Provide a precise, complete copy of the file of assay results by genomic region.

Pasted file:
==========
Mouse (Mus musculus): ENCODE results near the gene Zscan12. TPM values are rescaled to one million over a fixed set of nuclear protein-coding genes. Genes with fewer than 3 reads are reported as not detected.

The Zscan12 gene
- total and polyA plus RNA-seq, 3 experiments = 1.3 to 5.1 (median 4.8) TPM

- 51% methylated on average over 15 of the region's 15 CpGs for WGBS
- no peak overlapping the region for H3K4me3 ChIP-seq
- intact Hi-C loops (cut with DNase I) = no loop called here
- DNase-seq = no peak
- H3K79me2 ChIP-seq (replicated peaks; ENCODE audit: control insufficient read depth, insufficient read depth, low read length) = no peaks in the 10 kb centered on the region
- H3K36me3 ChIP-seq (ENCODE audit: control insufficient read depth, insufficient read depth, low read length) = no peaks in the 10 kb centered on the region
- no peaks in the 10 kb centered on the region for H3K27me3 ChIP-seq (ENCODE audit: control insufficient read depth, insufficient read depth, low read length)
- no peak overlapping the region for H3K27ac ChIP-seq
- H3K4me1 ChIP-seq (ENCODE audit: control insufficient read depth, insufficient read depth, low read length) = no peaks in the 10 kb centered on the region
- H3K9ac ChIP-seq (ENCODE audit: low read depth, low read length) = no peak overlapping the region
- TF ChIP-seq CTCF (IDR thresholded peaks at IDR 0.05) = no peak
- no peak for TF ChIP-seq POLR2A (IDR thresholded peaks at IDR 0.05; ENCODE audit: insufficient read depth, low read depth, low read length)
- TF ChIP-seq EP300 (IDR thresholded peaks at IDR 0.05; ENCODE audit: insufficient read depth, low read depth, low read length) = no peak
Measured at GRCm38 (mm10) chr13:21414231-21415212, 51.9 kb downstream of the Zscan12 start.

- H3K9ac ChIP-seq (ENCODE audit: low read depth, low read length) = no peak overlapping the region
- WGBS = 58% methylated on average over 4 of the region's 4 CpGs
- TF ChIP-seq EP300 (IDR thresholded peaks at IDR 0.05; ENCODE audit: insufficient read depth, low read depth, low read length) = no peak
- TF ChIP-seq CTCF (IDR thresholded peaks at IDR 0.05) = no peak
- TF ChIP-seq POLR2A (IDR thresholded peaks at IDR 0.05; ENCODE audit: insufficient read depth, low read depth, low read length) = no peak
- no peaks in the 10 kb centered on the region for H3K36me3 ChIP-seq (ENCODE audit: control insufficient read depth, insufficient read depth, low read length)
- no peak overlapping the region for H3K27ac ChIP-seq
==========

Mouse (Mus musculus): ENCODE results near the gene Zscan12. TPM values are rescaled to one million over a fixed set of nuclear protein-coding genes. Genes with fewer than 3 reads are reported as not detected.

The Zscan12 gene
- total and polyA plus RNA-seq, 3 experiments = 1.3 to 5.1 (median 4.8) TPM

- 51% methylated on average over 15 of the region's 15 CpGs for WGBS
- no peak overlapping the region for H3K4me3 ChIP-seq
- intact Hi-C loops (cut with DNase I) = no loop called here
- DNase-seq = no peak
- H3K79me2 ChIP-seq (replicated peaks; ENCODE audit: control insufficient read depth, insufficient read depth, low read length) = no peaks in the 10 kb centered on the region
- H3K36me3 ChIP-seq (ENCODE audit: control insufficient read depth, insufficient read depth, low read length) = no peaks in the 10 kb centered on the region
- no peaks in the 10 kb centered on the region for H3K27me3 ChIP-seq (ENCODE audit: control insufficient read depth, insufficient read depth, low read length)
- no peak overlapping the region for H3K27ac ChIP-seq
- H3K4me1 ChIP-seq (ENCODE audit: control insufficient read depth, insufficient read depth, low read length) = no peaks in the 10 kb centered on the region
- H3K9ac ChIP-seq (ENCODE audit: low read depth, low read length) = no peak overlapping the region
- TF ChIP-seq CTCF (IDR thresholded peaks at IDR 0.05) = no peak
- no peak for TF ChIP-seq POLR2A (IDR thresholded peaks at IDR 0.05; ENCODE audit: insufficient read depth, low read depth, low read length)
- TF ChIP-seq EP300 (IDR thresholded peaks at IDR 0.05; ENCODE audit: insufficient read depth, low read depth, low read length) = no peak
Measured at GRCm38 (mm10) chr13:21414231-21415212, 51.9 kb downstream of the Zscan12 start.

- H3K9ac ChIP-seq (ENCODE audit: low read depth, low read length) = no peak overlapping the region
- WGBS = 58% methylated on average over 4 of the region's 4 CpGs
- TF ChIP-seq EP300 (IDR thresholded peaks at IDR 0.05; ENCODE audit: insufficient read depth, low read depth, low read length) = no peak
- TF ChIP-seq CTCF (IDR thresholded peaks at IDR 0.05) = no peak
- TF ChIP-seq POLR2A (IDR thresholded peaks at IDR 0.05; ENCODE audit: insufficient read depth, low read depth, low read length) = no peak
- no peaks in the 10 kb centered on the region for H3K36me3 ChIP-seq (ENCODE audit: control insufficient read depth, insufficient read depth, low read length)
- no peak overlapping the region for H3K27ac ChIP-seq